Donald Trump’s use of insults in his campaign for president may actually serve as incentive for his supporters because of a psychological desire to belong, according to Julie Irwin, Red McCombs School of Business professor.
“Research shows that one of the primary reasons to denigrate people is to signal membership in a group: They are out, so you are in,” Irwin said in a recent article for Star-Telegram. “People are always looking to belong, and Trump may represent, for some people, a particularly attractive membership opportunity. He is clear about what “his kind” of people are: the winners, the big men on campus.”
Despite his recent controversial comments, the Iowa caucus revealed Trump received the second largest support out of the Republican candidates. Trump also won the New Hampshire primary Tuesday.
Irwin said that the number of Americans in support of Trump may have deeper implications for the state of American society as a whole.
“I think this reflects the shifting towards a more diverse society, which I think is a good thing, but whenever you have that … you always have some kind of lashing out,” Irwin said. “Anytime there’s change like that, there’s going to be this kind of violent fury, but in the end, the change wins. I’m hoping it can win quickly because I’m getting tired of hearing people call people losers and say racist things, as if that’s okay.”
Psychology junior Kelsie Grimes said she can see how Trump’s hateful words could act as a unifying force for supporters.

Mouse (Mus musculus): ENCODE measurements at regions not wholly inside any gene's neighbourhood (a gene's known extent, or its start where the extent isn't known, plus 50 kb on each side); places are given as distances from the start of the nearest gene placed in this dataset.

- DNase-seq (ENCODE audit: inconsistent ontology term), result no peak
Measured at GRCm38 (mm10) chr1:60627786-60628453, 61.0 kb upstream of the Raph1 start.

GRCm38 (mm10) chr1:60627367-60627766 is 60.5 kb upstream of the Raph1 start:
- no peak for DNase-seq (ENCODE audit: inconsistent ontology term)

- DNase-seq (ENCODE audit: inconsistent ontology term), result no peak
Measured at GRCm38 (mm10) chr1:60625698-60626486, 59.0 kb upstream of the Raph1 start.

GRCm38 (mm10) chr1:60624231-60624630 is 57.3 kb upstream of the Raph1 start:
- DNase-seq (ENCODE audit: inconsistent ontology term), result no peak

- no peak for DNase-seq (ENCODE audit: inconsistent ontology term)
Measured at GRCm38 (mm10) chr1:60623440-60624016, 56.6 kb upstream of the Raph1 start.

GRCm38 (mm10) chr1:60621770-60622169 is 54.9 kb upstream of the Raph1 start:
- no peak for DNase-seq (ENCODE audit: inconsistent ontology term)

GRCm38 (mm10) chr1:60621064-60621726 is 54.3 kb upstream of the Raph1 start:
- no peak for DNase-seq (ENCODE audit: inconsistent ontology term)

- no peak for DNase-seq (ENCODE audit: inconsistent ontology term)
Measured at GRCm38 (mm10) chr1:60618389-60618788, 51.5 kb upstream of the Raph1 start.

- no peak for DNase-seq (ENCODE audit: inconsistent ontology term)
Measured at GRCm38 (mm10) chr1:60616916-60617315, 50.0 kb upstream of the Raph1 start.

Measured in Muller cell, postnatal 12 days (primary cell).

“I don’t like Trump’s use of insults,” Grimes said. “It’s one of the reasons I don’t support him, but it’s obviously working. It’s one of those polarizing things where it’s easier to get people together to hate something than it is to get them together to support something.”
Despite the potential psychological effects of Trump’s divisive campaign, not all conservative Americans support his methods. Robert Guerra, finance junior and College Republicans communications officer, said that he wants more substantial platforms from the Republican candidates than what Trump is basing his campaign on.
“While I do not personally support Trump, I can see the appeal of an ‘us versus them’ mentality for the Trump supporters,” Guerra said. “Still, I believe there are many conservative voters that would prefer to see a less divisive, more issues-focused race for the Republican nomination.”